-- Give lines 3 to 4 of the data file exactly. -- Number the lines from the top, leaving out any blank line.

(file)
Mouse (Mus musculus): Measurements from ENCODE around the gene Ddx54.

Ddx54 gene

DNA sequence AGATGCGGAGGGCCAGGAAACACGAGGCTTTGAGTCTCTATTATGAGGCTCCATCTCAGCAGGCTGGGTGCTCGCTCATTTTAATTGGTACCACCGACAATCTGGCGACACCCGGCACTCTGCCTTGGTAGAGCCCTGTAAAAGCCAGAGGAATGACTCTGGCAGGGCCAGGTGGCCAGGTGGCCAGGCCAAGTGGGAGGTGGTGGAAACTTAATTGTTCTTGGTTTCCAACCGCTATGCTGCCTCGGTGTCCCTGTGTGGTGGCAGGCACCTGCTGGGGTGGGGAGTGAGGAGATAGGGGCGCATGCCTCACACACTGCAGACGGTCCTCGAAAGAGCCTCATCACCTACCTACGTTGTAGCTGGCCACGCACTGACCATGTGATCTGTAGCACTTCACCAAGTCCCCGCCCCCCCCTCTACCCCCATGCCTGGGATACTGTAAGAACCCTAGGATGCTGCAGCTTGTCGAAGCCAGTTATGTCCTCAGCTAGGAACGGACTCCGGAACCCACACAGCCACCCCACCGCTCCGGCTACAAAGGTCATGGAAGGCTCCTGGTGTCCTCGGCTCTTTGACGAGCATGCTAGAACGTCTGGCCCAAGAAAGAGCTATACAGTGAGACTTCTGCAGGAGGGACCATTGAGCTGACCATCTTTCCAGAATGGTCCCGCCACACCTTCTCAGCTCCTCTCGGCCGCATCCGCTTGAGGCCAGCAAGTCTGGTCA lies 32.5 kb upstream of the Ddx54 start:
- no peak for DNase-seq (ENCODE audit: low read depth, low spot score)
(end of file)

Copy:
DNA sequence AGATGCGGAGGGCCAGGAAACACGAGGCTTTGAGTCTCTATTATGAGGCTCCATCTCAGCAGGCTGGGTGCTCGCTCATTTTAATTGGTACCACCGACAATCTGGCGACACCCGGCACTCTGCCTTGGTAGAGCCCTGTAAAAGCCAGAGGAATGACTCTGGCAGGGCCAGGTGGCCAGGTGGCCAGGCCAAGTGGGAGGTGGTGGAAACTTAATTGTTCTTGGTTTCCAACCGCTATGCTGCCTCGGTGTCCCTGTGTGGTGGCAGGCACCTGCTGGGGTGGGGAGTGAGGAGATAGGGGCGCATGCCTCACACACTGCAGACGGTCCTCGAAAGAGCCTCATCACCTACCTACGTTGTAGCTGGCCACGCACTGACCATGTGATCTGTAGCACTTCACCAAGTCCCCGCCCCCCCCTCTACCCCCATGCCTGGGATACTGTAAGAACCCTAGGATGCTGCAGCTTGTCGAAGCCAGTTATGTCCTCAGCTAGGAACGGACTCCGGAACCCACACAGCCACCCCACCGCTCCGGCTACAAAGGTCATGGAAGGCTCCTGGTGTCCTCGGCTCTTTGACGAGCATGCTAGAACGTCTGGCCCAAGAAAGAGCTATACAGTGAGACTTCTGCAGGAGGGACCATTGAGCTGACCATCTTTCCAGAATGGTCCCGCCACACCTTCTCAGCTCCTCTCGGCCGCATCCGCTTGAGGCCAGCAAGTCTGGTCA lies 32.5 kb upstream of the Ddx54 start:
- no peak for DNase-seq (ENCODE audit: low read depth, low spot score)